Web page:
The Advocate General provided an indication that such a ban would not be deemed direct discrimination and could be justified in order to enforce a policy on religion and ideological neutrality. In arriving at this decision it was said that “whilst an employee cannot leave their sex, skin colour, ethnicity, sexual orientation, age or disability at the door, upon entering their employer’s premises, they may be expected to moderate the exercise of his religion in the workplace.”

If the European Court of Justice’s final ruling agrees with that of the Advocate General, then this will be landmark decision. However, this is not the first time that the contentious issue has come before the European Courts.

Indirect religious discrimination

Can a worker be dismissed for refusing to leave a partner convicted of unrelated criminal conduct with which the dismissed worker was not involved?

 

This question was considered in the recent case of Pendleton v Derbyshire County Council & Anor (Religion or Belief Discrimination) [2016] UKEAT 0238 15 2903.  The facts of this case were that the Claimant’s (Mrs Pendleton’s) husband was the headteacher of a local school.  The Claimant herself was also a teacher employed at another local school where she was teaching a Year 6 class, had an unblemished disciplinary record and was highly respected both in school and also within the Anglican Christian community (being a devoted and practising Anglican Christian).

 

In January 2013 the Claimant’s husband was arrested on suspicion of downloading indecent images of children and voyeurism.  He was later convicted of these offences and sentenced to ten months’ imprisonment.

 

The Claimant initially left her husband and went to stay with her parents, taking leave from work – at this point the headteacher of the school where she was employed assured her that her position would remain open for when she returned.  Although there was no evidence that the Claimant had any knowledge or involvement in her husband’s actions, the headteacher had also stated that the school couldn’t support her if she stayed with her husband.

 

During her period of leave the Claimant decided that whilst she did not condone what her husband had done, she placed importance on her marriage vows and would therefore stay with him if he could show unequivocal repentance.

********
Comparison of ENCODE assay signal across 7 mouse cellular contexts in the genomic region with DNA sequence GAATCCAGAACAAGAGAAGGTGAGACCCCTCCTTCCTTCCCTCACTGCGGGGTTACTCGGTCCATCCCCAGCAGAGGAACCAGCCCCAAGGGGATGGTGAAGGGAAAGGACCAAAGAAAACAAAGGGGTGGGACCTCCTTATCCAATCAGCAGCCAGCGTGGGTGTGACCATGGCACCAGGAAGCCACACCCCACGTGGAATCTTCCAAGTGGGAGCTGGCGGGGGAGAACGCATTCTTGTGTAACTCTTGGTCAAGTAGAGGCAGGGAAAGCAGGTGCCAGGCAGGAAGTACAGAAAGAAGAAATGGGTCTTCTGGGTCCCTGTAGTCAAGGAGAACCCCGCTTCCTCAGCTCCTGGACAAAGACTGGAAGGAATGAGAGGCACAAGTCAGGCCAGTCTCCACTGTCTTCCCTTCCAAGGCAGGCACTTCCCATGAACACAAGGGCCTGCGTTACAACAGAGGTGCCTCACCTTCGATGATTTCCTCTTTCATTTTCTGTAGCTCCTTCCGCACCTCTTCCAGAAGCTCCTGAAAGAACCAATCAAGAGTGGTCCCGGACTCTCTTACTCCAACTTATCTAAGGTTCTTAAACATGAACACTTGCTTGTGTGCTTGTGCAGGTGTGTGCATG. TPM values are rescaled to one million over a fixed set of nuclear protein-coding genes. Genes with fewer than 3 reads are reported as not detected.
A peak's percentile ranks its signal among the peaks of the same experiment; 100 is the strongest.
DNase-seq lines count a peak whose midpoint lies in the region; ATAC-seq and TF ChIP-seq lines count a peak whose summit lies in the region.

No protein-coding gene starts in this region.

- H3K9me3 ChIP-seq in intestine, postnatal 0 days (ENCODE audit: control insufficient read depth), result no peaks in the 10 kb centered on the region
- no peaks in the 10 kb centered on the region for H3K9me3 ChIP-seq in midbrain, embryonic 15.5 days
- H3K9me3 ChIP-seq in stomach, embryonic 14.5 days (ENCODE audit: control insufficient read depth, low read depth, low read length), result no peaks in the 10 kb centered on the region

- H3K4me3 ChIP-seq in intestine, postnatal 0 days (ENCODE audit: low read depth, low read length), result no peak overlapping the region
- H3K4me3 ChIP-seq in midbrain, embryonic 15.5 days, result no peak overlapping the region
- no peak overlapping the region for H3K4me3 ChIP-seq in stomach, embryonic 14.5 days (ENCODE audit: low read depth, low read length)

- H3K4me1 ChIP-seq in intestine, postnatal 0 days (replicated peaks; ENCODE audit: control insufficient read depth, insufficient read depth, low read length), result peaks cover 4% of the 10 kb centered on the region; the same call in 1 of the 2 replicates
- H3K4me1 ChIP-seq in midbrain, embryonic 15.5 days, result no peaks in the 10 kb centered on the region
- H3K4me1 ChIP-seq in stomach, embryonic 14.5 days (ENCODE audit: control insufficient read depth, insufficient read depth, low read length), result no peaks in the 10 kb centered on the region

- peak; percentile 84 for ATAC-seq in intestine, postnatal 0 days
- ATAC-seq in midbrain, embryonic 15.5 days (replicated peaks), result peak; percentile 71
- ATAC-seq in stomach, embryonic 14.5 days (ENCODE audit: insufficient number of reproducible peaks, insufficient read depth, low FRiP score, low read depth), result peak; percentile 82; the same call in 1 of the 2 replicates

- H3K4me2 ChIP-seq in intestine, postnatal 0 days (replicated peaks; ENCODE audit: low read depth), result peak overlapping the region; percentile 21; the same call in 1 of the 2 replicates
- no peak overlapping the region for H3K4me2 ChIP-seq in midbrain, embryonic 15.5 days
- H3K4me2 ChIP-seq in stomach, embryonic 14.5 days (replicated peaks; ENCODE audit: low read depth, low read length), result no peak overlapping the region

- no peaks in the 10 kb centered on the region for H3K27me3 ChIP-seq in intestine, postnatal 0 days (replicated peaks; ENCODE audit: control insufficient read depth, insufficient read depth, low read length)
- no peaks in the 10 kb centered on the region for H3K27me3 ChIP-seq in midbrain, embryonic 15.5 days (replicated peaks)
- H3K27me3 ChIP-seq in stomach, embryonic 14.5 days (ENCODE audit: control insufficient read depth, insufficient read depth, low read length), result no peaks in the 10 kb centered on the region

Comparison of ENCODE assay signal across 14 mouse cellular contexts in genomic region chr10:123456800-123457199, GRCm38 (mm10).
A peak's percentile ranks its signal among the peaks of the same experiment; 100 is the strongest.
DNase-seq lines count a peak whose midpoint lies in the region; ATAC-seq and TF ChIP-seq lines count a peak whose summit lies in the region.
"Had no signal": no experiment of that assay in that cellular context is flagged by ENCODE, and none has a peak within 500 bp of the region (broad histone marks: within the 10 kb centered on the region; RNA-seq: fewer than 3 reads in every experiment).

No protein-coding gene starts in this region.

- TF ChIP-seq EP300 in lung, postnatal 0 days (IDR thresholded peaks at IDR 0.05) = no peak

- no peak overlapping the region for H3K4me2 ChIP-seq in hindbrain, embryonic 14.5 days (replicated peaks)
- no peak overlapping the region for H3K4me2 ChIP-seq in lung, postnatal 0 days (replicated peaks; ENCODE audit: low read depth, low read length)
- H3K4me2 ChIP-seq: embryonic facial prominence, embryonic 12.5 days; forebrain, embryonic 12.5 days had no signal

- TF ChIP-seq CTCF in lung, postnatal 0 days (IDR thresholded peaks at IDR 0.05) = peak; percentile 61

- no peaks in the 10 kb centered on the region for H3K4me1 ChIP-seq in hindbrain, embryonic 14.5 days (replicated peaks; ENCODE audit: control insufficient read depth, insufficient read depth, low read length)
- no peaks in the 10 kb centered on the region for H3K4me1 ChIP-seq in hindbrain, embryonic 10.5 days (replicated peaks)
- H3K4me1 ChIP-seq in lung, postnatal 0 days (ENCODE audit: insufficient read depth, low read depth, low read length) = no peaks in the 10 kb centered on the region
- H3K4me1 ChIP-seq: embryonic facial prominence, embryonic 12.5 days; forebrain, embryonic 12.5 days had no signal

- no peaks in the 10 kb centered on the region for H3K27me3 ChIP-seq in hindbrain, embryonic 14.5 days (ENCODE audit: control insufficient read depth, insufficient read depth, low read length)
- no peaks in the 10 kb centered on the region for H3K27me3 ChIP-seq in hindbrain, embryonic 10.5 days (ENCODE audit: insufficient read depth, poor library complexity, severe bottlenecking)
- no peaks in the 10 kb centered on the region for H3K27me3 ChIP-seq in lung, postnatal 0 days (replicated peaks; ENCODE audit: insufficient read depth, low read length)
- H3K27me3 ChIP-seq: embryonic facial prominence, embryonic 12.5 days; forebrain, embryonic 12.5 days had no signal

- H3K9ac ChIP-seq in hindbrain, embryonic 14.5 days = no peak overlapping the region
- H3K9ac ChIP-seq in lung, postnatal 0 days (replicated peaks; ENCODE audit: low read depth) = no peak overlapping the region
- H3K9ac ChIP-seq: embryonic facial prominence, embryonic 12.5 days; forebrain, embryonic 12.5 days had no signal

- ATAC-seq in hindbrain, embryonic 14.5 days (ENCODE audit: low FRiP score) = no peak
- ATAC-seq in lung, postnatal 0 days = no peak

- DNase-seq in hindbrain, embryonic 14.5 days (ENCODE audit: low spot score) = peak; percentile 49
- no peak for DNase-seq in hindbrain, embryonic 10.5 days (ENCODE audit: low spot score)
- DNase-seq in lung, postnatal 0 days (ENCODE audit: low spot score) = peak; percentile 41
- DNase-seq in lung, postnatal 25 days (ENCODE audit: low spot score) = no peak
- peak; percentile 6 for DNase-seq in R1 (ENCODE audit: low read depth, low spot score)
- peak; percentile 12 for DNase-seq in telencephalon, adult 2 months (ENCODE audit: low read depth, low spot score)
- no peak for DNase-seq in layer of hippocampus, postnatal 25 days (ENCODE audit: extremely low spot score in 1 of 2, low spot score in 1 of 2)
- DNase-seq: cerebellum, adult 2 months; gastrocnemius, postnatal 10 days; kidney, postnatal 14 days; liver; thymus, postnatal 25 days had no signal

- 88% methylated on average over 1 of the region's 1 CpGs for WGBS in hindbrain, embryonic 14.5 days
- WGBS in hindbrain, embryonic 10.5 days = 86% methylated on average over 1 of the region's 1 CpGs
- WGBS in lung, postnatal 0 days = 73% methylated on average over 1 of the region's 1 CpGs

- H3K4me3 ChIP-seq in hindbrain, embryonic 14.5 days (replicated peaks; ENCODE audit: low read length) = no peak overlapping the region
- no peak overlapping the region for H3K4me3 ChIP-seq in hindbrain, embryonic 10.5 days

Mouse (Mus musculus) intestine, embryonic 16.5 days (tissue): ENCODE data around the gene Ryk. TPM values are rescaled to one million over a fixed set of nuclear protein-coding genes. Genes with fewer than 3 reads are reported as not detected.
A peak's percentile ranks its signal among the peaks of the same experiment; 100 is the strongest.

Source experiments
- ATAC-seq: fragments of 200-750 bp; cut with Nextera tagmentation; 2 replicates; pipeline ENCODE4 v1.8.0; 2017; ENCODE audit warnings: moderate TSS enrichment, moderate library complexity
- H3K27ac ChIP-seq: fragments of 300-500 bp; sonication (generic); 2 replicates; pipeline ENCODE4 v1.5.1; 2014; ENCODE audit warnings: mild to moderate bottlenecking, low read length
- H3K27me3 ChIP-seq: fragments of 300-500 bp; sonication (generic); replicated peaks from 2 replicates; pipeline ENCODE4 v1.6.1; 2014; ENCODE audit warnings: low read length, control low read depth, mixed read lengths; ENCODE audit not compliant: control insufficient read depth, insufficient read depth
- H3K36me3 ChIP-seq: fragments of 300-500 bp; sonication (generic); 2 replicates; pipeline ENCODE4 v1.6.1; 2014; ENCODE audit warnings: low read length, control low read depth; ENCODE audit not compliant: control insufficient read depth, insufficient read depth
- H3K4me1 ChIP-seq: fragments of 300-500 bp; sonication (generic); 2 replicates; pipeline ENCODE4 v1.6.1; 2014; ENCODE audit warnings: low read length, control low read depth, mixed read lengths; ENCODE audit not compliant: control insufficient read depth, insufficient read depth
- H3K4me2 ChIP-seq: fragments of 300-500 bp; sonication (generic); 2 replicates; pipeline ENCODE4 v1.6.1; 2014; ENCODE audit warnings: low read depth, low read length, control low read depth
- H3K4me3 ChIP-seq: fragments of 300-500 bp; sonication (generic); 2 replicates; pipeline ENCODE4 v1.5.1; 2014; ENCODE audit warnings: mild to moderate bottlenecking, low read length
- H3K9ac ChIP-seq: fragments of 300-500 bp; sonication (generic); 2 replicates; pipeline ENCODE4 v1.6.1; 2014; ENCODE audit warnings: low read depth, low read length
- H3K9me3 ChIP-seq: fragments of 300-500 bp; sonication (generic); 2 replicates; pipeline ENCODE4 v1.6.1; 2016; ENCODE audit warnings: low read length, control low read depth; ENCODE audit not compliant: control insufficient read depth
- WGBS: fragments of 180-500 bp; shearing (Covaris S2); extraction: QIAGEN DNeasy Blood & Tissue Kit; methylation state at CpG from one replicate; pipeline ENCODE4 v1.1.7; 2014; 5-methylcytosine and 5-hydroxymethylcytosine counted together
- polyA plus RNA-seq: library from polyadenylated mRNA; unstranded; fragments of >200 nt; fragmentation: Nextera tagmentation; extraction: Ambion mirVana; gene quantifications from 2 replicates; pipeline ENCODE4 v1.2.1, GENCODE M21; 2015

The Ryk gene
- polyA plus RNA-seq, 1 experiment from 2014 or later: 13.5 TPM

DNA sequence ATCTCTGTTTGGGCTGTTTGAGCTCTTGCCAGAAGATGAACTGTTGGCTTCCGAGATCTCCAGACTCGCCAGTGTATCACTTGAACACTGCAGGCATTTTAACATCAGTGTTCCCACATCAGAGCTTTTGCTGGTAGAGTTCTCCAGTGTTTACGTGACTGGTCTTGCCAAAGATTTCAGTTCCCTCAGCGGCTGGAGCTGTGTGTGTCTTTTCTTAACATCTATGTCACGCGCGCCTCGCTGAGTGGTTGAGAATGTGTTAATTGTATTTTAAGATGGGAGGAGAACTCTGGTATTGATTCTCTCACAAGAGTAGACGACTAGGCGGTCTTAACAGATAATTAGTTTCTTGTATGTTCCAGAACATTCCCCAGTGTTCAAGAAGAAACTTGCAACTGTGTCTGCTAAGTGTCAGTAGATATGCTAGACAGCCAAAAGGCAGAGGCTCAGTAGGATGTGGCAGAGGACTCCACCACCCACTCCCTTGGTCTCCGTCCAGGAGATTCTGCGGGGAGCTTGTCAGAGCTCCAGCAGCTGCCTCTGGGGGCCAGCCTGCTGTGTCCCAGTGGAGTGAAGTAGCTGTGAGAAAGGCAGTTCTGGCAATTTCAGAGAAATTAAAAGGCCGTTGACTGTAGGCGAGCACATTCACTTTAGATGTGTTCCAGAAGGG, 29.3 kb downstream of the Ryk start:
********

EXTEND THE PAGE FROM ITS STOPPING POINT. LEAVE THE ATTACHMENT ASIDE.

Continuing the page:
The school subsequently dismissed the Claimant summarily, stating that she had “… chosen to maintain a relationship with [her] partner who has been convicted of making indecent images of children and voyeurism. This has led the panel to believe that [her] suitability to carry out the safeguarding responsibilities of [her] role … have been eroded. Furthermore, the choices [she had] made in [her] personal life are in direct contravention to the ethos of … the … School”.

 

The Claimant’s appeal against her dismissal was unsuccessful and she therefore brought claims of unfair dismissal, wrongful dismissal and indirect religious discrimination against the Respondent based upon her religious beliefs as noted above.

 

The Employment Tribunal agreed with the Claimant’s submission that she had been unfairly dismissed, stating that the reason for her dismissal was not some other substantial reason (SOSR) – she had not committed an act of misconduct let alone gross misconduct – but rather the Respondent’s view that the Claimant had used poor judgment in staying with her husband despite him being a convicted sex offender.  The Claimant’s claim of wrongful dismissal also succeeded in light of the above.

 

With regards the indirect discrimination claim however, the Tribunal noted that the claimant held a belief for the purposes of section 10(2) Equality Act 2010, that: “her marriage vow was sacrosanct, having been made to God and being an expression of her religious faith”.  The Tribunal further accepted that the Respondent had applied a provision, criterion or practice of dismissing those who chose not to end a relationship with a person convicted of making indecent images of children and voyeurism, however concluded that the Claimant would have been dismissed whether she believed in the sanctity of marriage or not as another individual in the same situation would have also been dismissed, even if they did not share the Claimant’s religious belief.  The tribunal did comment however that had they needed to consider the question of proportionality, they would have found that the Respondent did not show that the dismissal was a proportionate means of achieving a legitimate aim.

 

The Claimant appealed to the Employment Appeal Tribunal (EAT) on the basis that making her choose between her marriage vows and her career was enough to show she had been placed at a disadvantage, especially given she had been required to act against her religious beliefs.

ECHR rules on principle of secularism versus religious beliefs

For many years France has been renowned for its strict adherence to a secular approach in public services. Known as laïcité, it is an ideology which, for many, goes some way to defining what it means to be a modern French person. The approach follows the formal separation of church and state in 1905. There are no hymns or religious assemblies in schools and absolutely no chance of a nativity play at this time of year.

In 2004 the principle of secularism was challenged when thousands of French women and schoolchildren took to the streets to protest their right to wear headscarves in schools. There were technical rules which ought to have allowed Muslim women to wear headscarves in government run establishments such as schools but attempts to do so frequently led to local protests and bans. In February 2004 President Chirac introduced legislation to ban the wearing of all “ostensible religious insignia” in state schools. The legislation was passed easily, by 494 votes to 36.